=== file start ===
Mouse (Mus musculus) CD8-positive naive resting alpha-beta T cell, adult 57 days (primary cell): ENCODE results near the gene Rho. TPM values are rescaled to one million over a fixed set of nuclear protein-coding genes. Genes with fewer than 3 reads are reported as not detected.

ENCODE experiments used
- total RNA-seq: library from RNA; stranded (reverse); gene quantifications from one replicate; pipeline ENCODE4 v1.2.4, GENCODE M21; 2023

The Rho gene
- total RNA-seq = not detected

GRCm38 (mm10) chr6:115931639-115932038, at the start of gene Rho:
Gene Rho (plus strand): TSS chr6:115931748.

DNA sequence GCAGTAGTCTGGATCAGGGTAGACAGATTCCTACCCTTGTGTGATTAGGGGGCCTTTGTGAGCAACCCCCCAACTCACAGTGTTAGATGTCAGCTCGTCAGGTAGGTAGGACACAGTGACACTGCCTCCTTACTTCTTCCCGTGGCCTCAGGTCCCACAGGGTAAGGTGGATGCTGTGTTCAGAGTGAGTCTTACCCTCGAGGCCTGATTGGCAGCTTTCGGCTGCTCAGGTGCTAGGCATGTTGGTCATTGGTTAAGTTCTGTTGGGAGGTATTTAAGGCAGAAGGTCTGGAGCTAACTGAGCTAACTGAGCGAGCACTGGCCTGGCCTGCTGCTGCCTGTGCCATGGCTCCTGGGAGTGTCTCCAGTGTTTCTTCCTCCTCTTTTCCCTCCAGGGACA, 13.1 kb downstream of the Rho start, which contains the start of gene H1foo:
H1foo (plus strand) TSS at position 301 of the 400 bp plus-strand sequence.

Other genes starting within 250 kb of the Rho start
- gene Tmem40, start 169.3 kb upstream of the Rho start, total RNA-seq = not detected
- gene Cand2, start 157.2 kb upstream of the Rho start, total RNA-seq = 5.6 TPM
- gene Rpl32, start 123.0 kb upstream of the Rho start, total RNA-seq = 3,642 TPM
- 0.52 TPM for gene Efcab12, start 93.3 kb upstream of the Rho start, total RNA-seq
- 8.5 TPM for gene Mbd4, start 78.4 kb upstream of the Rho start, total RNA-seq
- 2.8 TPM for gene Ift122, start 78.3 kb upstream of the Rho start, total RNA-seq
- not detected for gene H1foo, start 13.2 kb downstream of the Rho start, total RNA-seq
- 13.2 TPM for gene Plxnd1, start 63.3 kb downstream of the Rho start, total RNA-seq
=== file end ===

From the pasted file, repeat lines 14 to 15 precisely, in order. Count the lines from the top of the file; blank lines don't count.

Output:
- 0.52 TPM for gene Efcab12, start 93.3 kb upstream of the Rho start, total RNA-seq
- 8.5 TPM for gene Mbd4, start 78.4 kb upstream of the Rho start, total RNA-seq